The day was the way you'd paint it, with Gauguin blue for sky, sweet dianthus in the air and the future floating all of us right off the chinky concrete of Riverside Road. Even a table by the water where my daughter, the graduate, sat with cousins and aunts and friends around her on this day, her day, her splendid summer sunshine day.
Start your singing here, Sara. Sing the one you did at Tanglewood, how excited you were when you heard you could go. Belt it out. Order lobster, make it two, French champagne, anything, it's your day. This is the widest it gets. There will never be a more possible day.
My mother, her grandmother, sat next to Sara. They were the picture of before and after, my daughter and her grandmother. One a face of all the time in the world and the other of time run out no matter the years left to live.
Our waitress had the hard life of carrying heavy trays well past social security, of spending her flirty years in comfortable shoes and counting coins and singles at the end of every day, of getting home long past the bedtime of the more solvent elderly.
She said, "Have you decided what you'd like?"
My mother did not look up from her menu, she didn't look at our waitress's face in the same way she never looked at waitresses' faces. And because she didn't look, she didn't see the creases that fanned out like cat whiskers from the outside corners of the woman's eyes. The small smile that didn't seem to use any muscle to hold it up. These were the habits of her face, the choices our waitress made when she still had a choice, when there was still time to decide which face lines would set and how deep. They said this is where my face comes to rest.
"Not quite yet," I said.
Everyone talked at Sara across the table and she talked and listened and laughed and twisted her black satin hair into a knot on her head, her face spinning through joy worry surprise, so fickle it never landed in one place long enough to cut a groove.
My mother pulled her hand down the length of Sara's hair and tucked it behind the parade of piercings. My mother's was a face that always fell back to sour with a smile that never made it all the way to her eyes. She looked at me and what she said was, "You should be very proud of yourself." This was a dog-eared place in the script. The edge of demand in my mother's voice and her eyes intent on my mouth cueing my next line. What she wanted me to say was: You too, mama, you should be proud. All the good in me I owe to you. Every day is your good housekeeping, Betty Crocker, Oscar-winning mother of the millennium day.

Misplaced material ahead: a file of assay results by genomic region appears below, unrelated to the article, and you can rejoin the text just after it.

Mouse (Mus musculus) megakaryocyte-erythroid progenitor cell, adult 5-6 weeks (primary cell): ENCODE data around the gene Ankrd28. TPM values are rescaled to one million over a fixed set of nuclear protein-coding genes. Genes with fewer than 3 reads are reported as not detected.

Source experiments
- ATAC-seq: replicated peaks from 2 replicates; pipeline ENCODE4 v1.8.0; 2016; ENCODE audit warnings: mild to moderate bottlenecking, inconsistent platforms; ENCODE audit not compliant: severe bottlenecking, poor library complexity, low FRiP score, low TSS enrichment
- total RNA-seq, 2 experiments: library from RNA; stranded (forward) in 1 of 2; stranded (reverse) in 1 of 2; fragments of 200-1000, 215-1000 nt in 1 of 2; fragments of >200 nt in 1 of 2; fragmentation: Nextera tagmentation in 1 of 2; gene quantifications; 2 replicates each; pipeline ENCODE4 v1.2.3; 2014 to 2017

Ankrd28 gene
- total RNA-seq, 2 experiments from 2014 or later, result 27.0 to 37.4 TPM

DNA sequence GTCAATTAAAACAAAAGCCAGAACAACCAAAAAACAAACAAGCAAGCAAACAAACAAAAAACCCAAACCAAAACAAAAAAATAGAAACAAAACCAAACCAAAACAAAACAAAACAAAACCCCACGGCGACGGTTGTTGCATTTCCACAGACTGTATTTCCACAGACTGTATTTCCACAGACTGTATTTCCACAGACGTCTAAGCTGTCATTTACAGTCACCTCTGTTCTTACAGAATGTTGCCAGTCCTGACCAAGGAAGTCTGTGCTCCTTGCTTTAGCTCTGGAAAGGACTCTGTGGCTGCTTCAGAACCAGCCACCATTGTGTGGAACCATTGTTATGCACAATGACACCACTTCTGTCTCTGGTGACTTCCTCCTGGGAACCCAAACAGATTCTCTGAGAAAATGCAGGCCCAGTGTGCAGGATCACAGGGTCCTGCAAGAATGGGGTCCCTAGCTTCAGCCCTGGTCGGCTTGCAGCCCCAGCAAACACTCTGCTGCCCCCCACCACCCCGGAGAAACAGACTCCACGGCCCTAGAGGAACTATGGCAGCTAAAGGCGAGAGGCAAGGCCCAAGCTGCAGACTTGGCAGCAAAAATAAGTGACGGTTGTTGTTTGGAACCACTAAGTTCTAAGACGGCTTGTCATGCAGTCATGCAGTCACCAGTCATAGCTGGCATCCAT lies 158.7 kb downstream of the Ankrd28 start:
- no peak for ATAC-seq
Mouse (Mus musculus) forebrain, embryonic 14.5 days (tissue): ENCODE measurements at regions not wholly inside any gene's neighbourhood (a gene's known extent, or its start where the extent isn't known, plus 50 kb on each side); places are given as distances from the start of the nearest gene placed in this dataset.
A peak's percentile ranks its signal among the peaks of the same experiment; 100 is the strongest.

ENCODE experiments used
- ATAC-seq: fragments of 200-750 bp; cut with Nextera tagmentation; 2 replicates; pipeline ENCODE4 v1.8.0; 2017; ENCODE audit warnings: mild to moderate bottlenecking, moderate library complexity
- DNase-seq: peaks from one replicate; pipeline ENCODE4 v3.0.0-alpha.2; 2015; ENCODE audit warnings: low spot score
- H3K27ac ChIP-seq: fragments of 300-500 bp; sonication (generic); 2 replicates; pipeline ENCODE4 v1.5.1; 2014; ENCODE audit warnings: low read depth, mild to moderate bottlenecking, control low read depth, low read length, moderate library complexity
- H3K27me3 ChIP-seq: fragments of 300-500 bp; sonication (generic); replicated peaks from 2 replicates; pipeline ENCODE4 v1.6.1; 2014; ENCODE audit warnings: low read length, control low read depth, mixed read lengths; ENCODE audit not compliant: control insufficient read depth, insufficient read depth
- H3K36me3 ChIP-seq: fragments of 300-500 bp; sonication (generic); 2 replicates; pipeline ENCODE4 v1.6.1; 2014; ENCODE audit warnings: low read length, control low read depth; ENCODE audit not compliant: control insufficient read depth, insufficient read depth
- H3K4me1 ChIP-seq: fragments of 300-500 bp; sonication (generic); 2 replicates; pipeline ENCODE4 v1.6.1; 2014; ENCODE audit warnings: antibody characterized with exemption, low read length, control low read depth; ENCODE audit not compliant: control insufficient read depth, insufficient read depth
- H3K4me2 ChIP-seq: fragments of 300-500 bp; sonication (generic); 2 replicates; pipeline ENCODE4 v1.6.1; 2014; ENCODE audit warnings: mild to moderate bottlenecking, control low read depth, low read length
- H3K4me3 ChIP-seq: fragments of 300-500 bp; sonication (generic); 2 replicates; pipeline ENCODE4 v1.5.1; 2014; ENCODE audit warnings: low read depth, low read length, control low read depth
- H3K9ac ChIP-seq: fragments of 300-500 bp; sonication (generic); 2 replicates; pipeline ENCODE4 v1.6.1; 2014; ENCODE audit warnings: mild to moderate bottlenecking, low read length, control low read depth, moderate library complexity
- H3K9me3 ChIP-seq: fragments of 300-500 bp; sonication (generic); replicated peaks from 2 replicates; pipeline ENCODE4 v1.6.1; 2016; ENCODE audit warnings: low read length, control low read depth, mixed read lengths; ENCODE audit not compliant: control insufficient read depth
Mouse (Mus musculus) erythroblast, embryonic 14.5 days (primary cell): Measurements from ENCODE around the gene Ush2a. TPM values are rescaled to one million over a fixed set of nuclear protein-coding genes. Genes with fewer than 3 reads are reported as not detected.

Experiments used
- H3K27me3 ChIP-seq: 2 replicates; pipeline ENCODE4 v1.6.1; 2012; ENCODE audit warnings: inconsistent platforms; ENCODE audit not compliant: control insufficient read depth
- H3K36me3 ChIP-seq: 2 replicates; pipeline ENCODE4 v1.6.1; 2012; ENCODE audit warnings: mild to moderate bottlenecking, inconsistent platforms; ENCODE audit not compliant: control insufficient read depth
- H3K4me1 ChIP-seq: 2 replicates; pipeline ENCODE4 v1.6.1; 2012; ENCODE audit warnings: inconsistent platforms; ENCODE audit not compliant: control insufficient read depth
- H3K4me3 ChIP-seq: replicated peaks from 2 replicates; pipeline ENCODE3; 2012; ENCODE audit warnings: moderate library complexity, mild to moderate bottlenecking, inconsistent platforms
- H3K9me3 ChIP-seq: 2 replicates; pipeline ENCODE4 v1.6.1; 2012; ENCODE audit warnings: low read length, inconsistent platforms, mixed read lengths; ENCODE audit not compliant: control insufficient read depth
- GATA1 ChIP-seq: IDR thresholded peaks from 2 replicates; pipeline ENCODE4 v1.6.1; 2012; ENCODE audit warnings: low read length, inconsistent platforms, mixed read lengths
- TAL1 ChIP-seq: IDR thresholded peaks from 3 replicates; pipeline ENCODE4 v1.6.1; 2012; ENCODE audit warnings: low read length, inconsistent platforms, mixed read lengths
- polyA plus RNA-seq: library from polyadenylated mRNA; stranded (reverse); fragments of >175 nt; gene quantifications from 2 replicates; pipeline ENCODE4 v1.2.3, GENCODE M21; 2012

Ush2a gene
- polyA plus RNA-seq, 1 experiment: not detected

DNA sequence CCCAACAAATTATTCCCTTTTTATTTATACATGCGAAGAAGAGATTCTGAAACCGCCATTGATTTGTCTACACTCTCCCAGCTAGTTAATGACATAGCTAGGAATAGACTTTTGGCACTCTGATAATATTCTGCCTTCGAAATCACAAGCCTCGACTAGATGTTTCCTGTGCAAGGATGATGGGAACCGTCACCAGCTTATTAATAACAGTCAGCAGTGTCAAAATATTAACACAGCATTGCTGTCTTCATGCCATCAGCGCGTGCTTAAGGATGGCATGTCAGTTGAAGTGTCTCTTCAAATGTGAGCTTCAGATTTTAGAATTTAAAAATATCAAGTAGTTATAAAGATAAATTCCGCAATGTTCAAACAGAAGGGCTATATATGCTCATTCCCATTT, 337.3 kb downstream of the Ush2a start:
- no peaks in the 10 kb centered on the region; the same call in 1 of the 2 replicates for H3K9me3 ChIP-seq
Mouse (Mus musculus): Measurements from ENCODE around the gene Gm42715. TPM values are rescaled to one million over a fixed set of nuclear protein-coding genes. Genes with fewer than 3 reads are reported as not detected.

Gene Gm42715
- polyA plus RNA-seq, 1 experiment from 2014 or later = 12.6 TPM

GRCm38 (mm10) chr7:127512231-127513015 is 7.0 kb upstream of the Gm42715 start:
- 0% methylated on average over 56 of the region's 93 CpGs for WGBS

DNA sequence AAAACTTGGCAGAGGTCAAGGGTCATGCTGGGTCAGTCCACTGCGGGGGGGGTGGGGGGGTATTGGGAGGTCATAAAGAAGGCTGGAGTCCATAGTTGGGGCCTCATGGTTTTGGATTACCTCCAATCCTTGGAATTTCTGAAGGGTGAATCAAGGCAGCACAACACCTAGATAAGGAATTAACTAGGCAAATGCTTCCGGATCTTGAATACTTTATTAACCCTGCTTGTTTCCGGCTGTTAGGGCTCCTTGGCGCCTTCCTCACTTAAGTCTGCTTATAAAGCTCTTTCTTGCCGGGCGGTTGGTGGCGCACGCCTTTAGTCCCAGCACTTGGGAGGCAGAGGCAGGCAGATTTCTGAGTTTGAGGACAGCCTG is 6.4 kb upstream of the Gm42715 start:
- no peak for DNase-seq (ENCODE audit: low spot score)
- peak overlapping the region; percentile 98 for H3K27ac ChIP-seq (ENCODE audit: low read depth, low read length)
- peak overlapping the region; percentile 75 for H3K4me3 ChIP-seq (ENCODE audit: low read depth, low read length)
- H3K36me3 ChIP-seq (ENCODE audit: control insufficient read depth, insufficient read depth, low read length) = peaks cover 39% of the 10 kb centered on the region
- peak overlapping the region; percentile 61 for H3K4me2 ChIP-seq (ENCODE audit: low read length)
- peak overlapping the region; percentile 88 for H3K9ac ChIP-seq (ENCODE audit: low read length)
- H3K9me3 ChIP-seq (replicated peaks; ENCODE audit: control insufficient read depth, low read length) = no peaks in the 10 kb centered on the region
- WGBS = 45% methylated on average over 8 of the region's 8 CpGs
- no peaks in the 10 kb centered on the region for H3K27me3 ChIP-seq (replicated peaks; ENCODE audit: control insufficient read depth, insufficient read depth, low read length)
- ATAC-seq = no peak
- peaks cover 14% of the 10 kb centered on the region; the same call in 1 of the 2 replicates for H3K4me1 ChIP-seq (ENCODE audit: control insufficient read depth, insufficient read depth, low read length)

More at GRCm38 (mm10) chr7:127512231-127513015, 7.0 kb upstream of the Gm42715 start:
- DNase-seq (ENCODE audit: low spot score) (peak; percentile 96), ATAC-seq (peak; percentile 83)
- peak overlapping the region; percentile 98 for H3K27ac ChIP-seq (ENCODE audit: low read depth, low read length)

"I'm proud of her," I said.
The waitress asked, "Do you have any questions?"
Questions, yes I did, I did have questions: Do you miss your mother? Do your children love you? Are your grandbabies afraid you will die?
Behind Sara in the restaurant window glass my face was all flat planes and corners turning down. Wait, I have one more question. What is the moment when it's too late to decide?
Our raised champagne flutes held an open space for wonderful Sara words. There were amber flecks in her nearly black eyes, life of the party sparks singing the sunshine. What's the most wonderful thing to say, that's what we were all scheming. What will lift her even higher. My mother spoke first just as the glasses clinked over the center of the graduation table. She said, "You certainly have the brains, Sara, you could have been anything, a doctor maybe."
It was in the slump of Sara's shoulders, my girl who still didn't know how to guard her body. How sharp my voice was surprised even me. "She told you what she wants," I said.
There were lines on Sara's face searching for purchase across her forehead, for a foothold between her eyes.
Don't stay too long at that spot, my little one. They're right, those old wives, it'll freeze that way. Just look at your grandmother. Just look at me.